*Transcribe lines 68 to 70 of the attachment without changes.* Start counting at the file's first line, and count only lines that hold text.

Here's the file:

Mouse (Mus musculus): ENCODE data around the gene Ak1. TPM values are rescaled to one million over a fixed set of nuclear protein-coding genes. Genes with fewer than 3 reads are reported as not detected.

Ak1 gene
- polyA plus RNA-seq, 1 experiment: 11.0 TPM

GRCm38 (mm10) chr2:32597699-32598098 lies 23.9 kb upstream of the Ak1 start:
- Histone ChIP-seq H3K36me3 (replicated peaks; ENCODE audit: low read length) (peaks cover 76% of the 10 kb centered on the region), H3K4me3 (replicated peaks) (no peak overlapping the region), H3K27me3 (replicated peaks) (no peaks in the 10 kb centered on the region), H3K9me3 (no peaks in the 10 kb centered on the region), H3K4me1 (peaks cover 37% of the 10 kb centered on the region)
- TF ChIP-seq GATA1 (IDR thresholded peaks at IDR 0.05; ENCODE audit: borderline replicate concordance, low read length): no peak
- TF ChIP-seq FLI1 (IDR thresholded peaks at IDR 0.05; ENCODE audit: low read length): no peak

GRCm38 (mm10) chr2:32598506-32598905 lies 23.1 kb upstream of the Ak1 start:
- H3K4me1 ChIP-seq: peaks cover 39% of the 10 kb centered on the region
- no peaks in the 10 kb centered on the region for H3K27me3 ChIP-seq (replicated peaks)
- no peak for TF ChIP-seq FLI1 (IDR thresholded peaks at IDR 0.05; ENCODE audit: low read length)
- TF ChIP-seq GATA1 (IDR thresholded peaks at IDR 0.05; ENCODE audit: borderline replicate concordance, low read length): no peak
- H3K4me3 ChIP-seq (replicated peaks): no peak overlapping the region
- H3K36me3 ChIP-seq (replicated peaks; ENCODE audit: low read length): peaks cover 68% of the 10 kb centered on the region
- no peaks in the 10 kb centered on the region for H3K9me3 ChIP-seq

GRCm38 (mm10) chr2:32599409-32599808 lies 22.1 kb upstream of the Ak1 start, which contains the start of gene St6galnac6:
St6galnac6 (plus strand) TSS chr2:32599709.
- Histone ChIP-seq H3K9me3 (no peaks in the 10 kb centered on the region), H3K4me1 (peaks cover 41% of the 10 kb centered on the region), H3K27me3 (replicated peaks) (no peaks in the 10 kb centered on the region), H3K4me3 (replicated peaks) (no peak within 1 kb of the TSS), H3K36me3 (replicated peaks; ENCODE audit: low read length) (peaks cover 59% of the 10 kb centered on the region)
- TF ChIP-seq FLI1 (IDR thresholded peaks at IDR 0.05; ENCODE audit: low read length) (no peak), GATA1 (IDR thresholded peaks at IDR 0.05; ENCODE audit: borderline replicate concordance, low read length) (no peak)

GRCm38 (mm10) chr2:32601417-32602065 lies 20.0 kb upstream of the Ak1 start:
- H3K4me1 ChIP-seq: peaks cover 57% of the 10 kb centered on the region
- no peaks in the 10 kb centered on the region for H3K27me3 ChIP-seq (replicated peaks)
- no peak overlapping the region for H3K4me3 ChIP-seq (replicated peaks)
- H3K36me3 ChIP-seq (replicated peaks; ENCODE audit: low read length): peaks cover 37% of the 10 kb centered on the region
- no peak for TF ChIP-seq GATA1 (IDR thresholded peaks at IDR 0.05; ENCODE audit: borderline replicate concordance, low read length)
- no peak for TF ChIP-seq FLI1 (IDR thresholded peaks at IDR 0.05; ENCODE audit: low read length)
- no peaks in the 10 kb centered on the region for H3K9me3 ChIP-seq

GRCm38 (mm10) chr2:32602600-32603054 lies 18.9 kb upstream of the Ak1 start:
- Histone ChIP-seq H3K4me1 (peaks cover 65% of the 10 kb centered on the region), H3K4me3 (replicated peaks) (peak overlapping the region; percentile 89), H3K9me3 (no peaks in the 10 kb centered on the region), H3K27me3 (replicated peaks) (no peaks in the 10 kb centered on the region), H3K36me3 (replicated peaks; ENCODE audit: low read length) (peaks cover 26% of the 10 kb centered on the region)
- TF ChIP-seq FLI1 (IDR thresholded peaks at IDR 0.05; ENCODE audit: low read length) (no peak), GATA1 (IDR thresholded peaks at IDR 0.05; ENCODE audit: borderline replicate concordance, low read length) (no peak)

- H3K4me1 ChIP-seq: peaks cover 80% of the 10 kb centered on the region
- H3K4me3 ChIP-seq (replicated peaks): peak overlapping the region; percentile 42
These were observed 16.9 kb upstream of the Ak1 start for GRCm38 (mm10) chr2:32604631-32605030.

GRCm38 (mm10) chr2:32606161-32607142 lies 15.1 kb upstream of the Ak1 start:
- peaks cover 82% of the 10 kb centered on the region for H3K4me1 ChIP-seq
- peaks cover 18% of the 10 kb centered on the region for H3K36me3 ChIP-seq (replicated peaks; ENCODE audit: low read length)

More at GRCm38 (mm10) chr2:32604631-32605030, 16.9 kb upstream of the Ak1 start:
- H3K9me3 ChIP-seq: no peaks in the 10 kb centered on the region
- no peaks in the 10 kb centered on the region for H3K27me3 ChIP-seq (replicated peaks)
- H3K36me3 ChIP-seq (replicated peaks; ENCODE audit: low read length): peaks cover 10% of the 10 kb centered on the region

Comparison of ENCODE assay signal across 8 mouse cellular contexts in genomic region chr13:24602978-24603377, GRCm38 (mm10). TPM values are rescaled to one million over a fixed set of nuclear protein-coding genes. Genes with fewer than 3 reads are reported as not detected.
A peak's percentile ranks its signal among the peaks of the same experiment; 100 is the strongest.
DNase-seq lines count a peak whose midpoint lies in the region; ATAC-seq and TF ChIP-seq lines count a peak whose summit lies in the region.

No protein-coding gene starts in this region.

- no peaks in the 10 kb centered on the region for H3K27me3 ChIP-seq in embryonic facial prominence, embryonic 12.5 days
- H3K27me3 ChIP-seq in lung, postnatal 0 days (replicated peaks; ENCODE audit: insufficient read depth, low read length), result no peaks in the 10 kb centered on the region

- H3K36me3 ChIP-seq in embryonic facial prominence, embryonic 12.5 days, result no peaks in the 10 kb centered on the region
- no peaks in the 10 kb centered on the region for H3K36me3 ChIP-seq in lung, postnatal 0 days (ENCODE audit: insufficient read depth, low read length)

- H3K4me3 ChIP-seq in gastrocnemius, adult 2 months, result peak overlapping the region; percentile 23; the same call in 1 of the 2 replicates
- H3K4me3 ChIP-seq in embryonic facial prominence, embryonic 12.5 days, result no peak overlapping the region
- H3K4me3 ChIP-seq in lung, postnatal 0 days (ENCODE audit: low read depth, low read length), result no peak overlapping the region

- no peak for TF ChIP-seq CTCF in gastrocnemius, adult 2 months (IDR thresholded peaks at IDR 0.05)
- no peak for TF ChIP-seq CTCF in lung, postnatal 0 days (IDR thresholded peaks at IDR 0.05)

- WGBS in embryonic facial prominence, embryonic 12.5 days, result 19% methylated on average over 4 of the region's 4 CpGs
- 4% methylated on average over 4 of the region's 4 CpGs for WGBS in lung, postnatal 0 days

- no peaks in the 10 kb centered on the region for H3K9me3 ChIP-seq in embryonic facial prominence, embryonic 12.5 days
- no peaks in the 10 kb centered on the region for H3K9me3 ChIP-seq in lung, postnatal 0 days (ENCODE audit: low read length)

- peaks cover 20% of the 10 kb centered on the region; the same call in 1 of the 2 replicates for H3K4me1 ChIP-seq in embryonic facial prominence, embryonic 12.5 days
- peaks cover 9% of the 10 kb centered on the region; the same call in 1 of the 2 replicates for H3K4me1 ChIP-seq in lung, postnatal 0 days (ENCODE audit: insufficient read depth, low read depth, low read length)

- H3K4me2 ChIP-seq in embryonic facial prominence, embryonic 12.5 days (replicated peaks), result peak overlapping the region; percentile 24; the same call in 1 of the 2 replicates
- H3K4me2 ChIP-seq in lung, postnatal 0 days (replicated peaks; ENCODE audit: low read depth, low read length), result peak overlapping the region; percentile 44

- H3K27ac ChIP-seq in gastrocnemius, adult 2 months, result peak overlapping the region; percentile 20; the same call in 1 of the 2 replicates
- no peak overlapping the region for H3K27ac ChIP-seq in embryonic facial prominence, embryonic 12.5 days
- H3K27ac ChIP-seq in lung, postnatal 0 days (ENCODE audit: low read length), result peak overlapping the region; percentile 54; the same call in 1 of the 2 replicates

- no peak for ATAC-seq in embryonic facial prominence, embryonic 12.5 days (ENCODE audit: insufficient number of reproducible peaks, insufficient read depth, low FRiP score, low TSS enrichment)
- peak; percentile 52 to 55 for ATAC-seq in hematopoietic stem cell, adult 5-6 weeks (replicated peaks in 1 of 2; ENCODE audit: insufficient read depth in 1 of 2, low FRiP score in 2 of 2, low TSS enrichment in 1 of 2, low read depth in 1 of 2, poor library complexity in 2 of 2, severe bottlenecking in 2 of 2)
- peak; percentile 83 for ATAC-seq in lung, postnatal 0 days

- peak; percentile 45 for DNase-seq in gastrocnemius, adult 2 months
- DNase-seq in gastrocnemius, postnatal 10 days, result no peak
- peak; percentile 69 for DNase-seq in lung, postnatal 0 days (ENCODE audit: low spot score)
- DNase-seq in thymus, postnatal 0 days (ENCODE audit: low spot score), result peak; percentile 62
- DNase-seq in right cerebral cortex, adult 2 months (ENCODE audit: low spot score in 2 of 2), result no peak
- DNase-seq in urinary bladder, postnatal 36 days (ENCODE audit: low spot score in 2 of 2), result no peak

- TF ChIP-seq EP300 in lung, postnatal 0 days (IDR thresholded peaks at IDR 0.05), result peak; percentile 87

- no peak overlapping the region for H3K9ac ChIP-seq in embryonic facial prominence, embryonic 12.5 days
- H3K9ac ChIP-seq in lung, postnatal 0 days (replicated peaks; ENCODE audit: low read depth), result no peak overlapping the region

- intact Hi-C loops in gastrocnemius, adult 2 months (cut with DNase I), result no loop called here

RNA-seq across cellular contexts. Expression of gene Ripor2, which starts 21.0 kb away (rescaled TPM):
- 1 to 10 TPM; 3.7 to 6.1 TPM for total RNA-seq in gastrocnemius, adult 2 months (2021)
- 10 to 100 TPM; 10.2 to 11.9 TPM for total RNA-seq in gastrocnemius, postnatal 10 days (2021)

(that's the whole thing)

- peak; percentile 45 for DNase-seq in gastrocnemius, adult 2 months
- DNase-seq in gastrocnemius, postnatal 10 days, result no peak
- peak; percentile 69 for DNase-seq in lung, postnatal 0 days (ENCODE audit: low spot score)